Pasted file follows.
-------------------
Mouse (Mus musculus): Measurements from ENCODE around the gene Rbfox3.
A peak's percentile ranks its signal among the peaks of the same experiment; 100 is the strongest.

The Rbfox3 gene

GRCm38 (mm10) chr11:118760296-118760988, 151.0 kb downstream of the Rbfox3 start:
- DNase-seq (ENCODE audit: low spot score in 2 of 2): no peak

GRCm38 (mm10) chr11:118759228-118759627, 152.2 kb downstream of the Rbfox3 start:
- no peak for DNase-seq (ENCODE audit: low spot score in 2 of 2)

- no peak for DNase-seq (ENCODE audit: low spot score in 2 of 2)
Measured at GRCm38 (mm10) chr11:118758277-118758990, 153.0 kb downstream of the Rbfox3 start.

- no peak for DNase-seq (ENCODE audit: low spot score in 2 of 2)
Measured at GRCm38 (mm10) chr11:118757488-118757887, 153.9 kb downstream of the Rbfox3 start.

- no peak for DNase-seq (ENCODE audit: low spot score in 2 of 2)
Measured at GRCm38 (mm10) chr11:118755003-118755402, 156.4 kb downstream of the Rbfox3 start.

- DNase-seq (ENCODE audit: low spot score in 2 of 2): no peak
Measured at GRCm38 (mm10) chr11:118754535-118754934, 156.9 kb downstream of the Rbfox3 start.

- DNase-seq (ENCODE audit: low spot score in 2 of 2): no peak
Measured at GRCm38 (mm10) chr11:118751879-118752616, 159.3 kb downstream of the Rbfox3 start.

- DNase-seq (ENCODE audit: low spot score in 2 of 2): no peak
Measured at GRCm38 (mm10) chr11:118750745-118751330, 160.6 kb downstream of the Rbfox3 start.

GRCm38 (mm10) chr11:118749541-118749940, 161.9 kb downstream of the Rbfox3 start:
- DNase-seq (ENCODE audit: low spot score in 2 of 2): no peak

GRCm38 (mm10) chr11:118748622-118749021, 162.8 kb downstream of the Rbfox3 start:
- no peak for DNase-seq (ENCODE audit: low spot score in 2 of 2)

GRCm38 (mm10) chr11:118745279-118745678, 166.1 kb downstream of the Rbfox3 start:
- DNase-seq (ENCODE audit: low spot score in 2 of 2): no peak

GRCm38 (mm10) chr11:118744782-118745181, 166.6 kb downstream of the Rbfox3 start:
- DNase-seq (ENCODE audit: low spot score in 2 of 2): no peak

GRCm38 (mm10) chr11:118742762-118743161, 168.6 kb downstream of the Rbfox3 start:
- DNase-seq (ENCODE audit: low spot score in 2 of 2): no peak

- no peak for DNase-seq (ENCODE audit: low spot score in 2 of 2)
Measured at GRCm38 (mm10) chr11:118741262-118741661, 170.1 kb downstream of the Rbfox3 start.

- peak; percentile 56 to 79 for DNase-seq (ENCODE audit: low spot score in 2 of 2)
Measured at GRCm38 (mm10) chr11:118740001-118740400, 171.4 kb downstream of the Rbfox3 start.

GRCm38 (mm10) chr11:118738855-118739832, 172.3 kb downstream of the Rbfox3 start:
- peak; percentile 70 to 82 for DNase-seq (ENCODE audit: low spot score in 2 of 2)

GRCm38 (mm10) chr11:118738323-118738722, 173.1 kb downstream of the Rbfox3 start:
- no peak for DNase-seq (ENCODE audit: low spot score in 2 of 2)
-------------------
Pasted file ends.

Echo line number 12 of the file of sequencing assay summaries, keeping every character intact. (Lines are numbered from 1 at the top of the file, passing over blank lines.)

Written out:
- no peak for DNase-seq (ENCODE audit: low spot score in 2 of 2)